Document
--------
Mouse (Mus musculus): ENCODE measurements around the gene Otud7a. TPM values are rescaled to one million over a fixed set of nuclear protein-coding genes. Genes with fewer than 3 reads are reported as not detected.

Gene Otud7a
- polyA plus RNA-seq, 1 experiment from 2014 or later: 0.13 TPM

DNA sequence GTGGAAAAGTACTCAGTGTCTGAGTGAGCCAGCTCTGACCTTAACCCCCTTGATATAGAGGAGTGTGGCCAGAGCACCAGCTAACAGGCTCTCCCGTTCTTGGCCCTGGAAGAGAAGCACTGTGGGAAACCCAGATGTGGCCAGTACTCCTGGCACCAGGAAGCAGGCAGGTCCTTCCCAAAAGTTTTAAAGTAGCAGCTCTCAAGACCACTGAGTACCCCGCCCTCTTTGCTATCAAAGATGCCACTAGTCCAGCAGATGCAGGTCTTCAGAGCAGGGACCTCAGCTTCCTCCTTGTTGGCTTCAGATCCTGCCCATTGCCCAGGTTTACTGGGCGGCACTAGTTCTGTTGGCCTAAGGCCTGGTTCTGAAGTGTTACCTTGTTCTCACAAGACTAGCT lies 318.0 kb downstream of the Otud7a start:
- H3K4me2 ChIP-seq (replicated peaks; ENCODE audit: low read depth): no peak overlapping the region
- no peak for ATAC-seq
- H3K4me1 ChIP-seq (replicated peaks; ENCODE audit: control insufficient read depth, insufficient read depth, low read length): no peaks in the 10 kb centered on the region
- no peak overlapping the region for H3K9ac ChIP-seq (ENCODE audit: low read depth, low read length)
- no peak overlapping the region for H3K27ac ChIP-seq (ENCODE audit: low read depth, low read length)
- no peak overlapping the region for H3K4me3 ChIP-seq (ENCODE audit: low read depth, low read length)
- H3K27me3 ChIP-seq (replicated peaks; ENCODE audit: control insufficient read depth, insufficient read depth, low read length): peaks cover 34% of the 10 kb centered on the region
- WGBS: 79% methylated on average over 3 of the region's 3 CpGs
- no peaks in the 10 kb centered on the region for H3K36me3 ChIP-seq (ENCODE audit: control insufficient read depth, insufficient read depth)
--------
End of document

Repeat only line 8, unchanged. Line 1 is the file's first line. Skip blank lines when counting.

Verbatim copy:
- no peak overlapping the region for H3K9ac ChIP-seq (ENCODE audit: low read depth, low read length)